It was a very reliable little car, and although underpowered, it was very economical to operate
At 100,000 miles, a hole burned through one piston in about 1978, resulting in a complete engine overhaul. The engine block was bored out to accommodate the next oversized piston diameter. The car was driven for another 100,000 miles, before I donated it to charity with the engine still running great.
The brake master cylinder and wheel cylinders were repaired multiple times over the years, but nothing abnormal. Same for replacing brake pads.
The left real axle seal was replaced in 1973, to stop the rear-end grease from leaking into the brake area of the real wheel.
At approximately 100,000 miles, when the original mechanical fuel pump failed in about 1980, it was replaced with an electric fuel pump.
The small 1.1 liter 67 HP engine would push the car to about 85 mph at wide open throttle on level ground at sea level. But it would take a while to get there. Its relatively small engine (per USA norms) would deliver about 35 MPG (town or highway) as I recall.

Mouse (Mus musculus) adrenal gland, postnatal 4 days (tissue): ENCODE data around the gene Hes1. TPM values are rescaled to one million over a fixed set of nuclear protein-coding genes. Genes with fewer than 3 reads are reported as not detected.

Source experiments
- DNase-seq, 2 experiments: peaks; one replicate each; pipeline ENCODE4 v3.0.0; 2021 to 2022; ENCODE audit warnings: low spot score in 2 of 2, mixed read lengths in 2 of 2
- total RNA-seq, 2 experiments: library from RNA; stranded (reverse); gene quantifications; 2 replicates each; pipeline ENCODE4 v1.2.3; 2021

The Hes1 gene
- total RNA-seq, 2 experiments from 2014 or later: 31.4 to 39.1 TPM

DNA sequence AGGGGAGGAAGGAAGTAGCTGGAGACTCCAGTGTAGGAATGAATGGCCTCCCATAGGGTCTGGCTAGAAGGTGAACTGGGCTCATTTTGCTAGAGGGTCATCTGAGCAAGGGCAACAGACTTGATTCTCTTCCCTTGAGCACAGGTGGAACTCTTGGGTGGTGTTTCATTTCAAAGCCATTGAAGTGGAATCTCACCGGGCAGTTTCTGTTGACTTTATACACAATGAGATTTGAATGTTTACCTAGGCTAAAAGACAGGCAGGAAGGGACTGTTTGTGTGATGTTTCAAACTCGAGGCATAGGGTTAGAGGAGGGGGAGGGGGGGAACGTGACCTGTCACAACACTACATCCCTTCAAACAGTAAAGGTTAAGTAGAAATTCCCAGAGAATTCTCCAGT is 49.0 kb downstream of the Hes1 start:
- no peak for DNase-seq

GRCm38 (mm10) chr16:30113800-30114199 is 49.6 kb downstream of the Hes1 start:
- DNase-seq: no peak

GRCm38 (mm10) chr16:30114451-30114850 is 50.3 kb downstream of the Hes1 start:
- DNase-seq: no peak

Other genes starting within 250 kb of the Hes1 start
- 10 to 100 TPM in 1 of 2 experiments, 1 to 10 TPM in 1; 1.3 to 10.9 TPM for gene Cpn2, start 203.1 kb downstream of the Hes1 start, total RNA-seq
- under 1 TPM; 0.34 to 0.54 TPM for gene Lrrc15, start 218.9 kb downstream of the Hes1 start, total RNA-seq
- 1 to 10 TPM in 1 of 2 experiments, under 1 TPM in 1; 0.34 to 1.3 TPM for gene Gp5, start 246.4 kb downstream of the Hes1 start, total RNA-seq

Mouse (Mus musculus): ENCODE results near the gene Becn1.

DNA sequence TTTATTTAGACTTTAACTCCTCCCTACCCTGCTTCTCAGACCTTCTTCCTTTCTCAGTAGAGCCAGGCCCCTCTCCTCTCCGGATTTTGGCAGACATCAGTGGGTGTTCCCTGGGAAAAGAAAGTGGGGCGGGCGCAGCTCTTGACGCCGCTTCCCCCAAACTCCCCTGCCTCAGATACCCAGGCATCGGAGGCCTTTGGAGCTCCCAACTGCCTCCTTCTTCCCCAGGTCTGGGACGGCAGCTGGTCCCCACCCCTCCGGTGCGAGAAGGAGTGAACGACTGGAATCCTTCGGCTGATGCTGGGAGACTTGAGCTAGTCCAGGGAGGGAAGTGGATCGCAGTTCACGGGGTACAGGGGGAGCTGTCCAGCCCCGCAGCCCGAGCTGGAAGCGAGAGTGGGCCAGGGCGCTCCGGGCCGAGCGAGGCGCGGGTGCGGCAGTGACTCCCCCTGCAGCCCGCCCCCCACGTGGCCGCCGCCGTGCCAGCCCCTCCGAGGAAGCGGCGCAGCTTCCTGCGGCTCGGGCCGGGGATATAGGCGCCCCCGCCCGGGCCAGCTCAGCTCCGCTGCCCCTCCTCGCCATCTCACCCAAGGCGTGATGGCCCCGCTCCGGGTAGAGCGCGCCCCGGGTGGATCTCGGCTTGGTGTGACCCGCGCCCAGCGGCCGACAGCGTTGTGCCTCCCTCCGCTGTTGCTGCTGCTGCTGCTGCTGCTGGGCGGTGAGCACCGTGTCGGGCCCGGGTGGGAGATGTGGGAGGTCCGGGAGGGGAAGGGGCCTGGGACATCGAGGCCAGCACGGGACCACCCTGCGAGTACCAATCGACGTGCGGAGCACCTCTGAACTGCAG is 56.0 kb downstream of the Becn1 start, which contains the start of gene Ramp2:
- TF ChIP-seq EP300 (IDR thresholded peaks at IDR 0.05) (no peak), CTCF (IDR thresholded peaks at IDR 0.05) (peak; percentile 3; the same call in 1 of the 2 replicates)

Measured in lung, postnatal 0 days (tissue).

In 1980 driving near Casper WY in a blizzard, the two one barrel carbs froze up and the engine quit. Both carburetors were completely covered with white frost. At the high altitude (I think about 6500 feet) in that area I suppose it was just like the dangerous icing conditions that can down a small aircraft. Anyway, after letting the engine sit for a while the ice/frost melted, I wrapped the carburetors with several rags to hold in more engine heat, and I continued on my way with no further icing problems.
This little four cylinder engine was very easy to work on, with everything being very accessible, unlike working on a V-8. I'm not a professional mechanic, but only had to take the car to a professional mechanic one time to diagnose the strange noise problem (a bolt or two just needed tightening somewhere in the front end suspension).
Would you buy another car from this manufacturer? Yes
Review Date: 27th June, 2012